3. Inlet Filters: Inlet filters are devices installed directly into storm drain inlets to capture sediment, trash, and debris before they enter the drainage system. These filters typically consist of screens, baskets, or inserts that can be easily removed and cleaned.
  4. Floating Inlet Barriers: Floating inlet barriers are deployed in water bodies to protect storm drain inlets from floating debris, oil, and other pollutants. These barriers typically consist of a buoyant frame with an impermeable skirt that hangs below the water surface, preventing contaminants from entering the inlet.

Using Additional BMPs to Assist Inlet Protection

Stormwater BMPs complement inlet protection measures by enhancing their effectiveness. For example, silt fencing is a standard stormwater BMP placed around the perimeter of all construction zones to prevent sediment-laden water from escaping and ending up in storm drains.

Depending on your construction zone’s location and topography, additional controls, such as rain gardens, permeable pavement, or bioretention basins, help absorb excess water runoff.

Vegetated buffer strips, wattles, and rock check dams may be placed around these controls to protect them further.

Of course, regular maintenance and inspection are vital to the success of all BMPs.

Should I Be Concerned About Ponding?

Ponding, or water accumulation around storm drain inlets, can occur during heavy rainfall and is usually no cause for concern.

However, if not addressed promptly, excess ponding due to clogged drain inlets can lead to localized flooding, property damage, and safety hazards.

Regular maintenance of inlet protection barriers, including removal of accumulated sediment and debris, is essential for preventing ponding and ensuring proper drainage.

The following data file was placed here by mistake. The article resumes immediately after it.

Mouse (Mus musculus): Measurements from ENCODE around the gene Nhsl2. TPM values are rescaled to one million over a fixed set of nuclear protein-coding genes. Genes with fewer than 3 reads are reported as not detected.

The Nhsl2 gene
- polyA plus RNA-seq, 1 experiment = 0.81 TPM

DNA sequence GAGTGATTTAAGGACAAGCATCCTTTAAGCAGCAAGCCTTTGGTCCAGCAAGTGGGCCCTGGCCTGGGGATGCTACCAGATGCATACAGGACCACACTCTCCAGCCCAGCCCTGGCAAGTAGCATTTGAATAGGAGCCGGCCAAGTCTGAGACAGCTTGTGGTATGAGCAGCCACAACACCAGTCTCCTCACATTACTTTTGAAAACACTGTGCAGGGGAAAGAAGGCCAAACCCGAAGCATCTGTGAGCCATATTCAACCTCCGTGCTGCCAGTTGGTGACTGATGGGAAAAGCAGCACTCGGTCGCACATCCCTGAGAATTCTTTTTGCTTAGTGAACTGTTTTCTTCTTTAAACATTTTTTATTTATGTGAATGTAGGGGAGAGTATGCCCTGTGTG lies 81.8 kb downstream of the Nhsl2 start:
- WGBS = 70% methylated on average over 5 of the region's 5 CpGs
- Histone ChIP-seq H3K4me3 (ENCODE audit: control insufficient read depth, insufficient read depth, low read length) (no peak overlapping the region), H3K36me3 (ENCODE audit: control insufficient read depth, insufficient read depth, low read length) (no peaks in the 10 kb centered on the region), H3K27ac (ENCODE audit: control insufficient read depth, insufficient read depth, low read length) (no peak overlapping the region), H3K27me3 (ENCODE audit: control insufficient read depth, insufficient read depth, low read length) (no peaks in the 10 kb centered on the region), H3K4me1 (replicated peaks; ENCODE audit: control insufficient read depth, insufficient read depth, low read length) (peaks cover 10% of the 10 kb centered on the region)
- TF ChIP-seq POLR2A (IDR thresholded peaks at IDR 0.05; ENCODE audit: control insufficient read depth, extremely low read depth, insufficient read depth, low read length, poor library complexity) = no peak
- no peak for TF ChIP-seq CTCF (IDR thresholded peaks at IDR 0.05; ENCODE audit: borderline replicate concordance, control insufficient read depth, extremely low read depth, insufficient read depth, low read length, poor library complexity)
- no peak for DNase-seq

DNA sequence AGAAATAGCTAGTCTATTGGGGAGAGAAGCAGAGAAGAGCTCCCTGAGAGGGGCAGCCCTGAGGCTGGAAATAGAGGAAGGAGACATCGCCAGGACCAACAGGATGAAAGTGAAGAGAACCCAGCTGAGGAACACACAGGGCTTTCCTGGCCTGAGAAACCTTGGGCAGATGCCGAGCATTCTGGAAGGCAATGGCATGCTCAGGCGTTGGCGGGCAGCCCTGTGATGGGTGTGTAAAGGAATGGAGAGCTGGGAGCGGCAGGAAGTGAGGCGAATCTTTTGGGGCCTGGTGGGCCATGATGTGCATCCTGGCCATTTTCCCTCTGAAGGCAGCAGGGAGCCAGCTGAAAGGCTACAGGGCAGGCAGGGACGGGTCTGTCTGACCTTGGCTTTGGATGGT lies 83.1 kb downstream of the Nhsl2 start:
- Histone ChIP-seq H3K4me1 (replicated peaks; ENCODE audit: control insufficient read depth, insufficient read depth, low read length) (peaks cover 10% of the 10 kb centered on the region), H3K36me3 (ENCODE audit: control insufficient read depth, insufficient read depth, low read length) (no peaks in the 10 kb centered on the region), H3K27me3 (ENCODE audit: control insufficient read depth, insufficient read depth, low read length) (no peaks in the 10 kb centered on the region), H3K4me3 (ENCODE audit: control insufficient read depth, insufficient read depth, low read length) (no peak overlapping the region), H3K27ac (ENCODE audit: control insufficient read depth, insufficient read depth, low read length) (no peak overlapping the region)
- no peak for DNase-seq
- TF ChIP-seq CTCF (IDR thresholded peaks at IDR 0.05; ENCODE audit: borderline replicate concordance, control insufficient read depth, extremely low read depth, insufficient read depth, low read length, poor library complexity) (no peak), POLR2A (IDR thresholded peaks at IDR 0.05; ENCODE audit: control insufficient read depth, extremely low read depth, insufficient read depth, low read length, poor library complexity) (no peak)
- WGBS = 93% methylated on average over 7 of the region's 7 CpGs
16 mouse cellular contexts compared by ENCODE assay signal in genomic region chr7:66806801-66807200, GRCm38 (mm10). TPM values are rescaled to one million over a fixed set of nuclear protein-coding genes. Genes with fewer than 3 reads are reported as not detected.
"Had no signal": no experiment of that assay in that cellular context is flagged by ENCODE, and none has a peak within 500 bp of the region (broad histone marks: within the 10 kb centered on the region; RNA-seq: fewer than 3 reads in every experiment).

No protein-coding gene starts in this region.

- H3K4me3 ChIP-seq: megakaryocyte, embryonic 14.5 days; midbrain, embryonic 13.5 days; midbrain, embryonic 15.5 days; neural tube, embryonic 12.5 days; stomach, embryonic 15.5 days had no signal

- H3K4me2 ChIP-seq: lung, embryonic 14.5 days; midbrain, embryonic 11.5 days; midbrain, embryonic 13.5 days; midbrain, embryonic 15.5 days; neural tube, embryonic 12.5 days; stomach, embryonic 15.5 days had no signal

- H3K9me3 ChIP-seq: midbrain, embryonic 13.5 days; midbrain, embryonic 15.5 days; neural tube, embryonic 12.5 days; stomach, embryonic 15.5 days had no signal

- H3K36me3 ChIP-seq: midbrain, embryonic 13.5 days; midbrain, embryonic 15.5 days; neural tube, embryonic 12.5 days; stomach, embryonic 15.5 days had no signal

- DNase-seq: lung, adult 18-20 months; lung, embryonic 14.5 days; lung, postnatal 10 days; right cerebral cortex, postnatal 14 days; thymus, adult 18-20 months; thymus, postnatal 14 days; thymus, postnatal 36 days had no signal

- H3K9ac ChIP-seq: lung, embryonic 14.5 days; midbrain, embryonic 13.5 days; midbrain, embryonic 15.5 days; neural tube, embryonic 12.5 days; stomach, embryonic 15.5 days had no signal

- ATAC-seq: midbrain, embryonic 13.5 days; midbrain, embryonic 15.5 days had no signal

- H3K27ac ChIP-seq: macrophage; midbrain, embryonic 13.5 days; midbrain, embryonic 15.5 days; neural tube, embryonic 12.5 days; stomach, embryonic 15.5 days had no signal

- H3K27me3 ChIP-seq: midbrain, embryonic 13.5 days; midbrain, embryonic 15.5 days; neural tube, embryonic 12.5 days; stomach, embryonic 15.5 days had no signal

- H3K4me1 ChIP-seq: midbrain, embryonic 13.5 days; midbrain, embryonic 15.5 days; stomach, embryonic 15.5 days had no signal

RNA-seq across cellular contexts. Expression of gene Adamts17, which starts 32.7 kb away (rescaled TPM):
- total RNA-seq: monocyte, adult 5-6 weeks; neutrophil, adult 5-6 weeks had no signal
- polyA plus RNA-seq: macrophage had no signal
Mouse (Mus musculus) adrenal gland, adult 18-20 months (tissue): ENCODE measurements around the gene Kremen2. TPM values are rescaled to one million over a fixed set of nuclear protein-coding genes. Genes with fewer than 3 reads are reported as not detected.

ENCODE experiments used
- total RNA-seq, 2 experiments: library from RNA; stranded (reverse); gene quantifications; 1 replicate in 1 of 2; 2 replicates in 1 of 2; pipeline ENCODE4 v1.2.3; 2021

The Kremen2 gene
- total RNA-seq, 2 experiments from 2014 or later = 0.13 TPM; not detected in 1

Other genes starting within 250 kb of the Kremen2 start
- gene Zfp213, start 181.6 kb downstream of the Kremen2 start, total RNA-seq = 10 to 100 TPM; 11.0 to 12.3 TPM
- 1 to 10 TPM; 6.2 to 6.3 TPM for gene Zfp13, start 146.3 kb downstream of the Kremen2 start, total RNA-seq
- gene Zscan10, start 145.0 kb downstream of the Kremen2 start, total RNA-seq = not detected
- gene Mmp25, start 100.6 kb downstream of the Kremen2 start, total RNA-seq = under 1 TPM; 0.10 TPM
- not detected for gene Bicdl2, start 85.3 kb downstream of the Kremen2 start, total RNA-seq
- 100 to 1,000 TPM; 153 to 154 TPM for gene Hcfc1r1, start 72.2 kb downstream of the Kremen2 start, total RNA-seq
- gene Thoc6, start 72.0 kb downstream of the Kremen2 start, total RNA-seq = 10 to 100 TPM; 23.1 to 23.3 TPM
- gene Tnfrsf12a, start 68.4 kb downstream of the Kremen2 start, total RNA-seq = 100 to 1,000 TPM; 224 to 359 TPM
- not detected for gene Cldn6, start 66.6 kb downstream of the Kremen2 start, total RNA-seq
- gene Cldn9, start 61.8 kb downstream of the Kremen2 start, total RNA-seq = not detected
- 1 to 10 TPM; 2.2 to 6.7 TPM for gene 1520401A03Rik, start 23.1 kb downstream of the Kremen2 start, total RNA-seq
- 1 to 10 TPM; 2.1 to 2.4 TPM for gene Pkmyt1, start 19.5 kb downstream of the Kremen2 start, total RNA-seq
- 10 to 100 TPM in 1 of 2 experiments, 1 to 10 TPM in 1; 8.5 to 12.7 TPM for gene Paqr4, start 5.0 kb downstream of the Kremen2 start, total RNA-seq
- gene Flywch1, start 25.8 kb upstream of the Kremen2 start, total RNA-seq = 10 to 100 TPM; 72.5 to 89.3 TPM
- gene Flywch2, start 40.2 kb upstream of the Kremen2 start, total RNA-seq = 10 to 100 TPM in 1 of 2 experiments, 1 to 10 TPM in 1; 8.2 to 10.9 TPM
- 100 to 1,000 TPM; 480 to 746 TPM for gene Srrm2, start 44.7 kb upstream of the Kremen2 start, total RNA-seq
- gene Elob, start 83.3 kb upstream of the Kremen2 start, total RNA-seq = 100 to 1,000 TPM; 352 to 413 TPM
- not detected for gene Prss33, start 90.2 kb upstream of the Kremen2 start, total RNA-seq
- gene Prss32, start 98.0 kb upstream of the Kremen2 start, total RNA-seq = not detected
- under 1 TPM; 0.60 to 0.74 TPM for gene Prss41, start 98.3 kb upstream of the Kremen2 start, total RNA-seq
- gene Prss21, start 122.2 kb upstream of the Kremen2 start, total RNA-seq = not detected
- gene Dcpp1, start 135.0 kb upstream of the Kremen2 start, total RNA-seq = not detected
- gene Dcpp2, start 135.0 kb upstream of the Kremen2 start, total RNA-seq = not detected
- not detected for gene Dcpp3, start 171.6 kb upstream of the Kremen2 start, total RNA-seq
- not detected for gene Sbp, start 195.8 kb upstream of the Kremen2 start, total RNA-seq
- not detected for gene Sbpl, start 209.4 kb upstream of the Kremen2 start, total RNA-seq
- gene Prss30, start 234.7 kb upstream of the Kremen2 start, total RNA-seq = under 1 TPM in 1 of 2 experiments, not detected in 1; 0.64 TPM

Storm drain inlet protection is a simple but essential part of any stormwater management plan. Contact an environmental consultant for help installing stormwater BMPs and designing inlet protection barriers.

FAQs: Storm Drain Inlet Protection

What are the consequences of failing to implement inlet protection measures?

Failing to implement inlet protection measures can result in pollution of waterways, habitat degradation, flooding, property damage, and regulatory non-compliance, leading to fines and penalties.

Are inlet protection measures required by regulations?

Local, state, and federal regulations often require inlet protection measures, particularly for construction sites that require a SWPPP.

How often should inlet protection barriers be inspected and maintained?

Inlet protection barriers should be inspected and maintained regularly, ideally after each rainfall event and at least once a week during active construction or periods of heavy runoff. Prompt removal of sediment and debris is essential for preventing clogging and ensuring proper function.

Can inlet protection measures be customized for specific site conditions?

Yes, inlet protection measures can be customized based on site-specific conditions, such as slope, soil type, drainage patterns, and pollutant sources. Consulting with a qualified stormwater management professional can help determine your site’s most appropriate inlet protection solutions.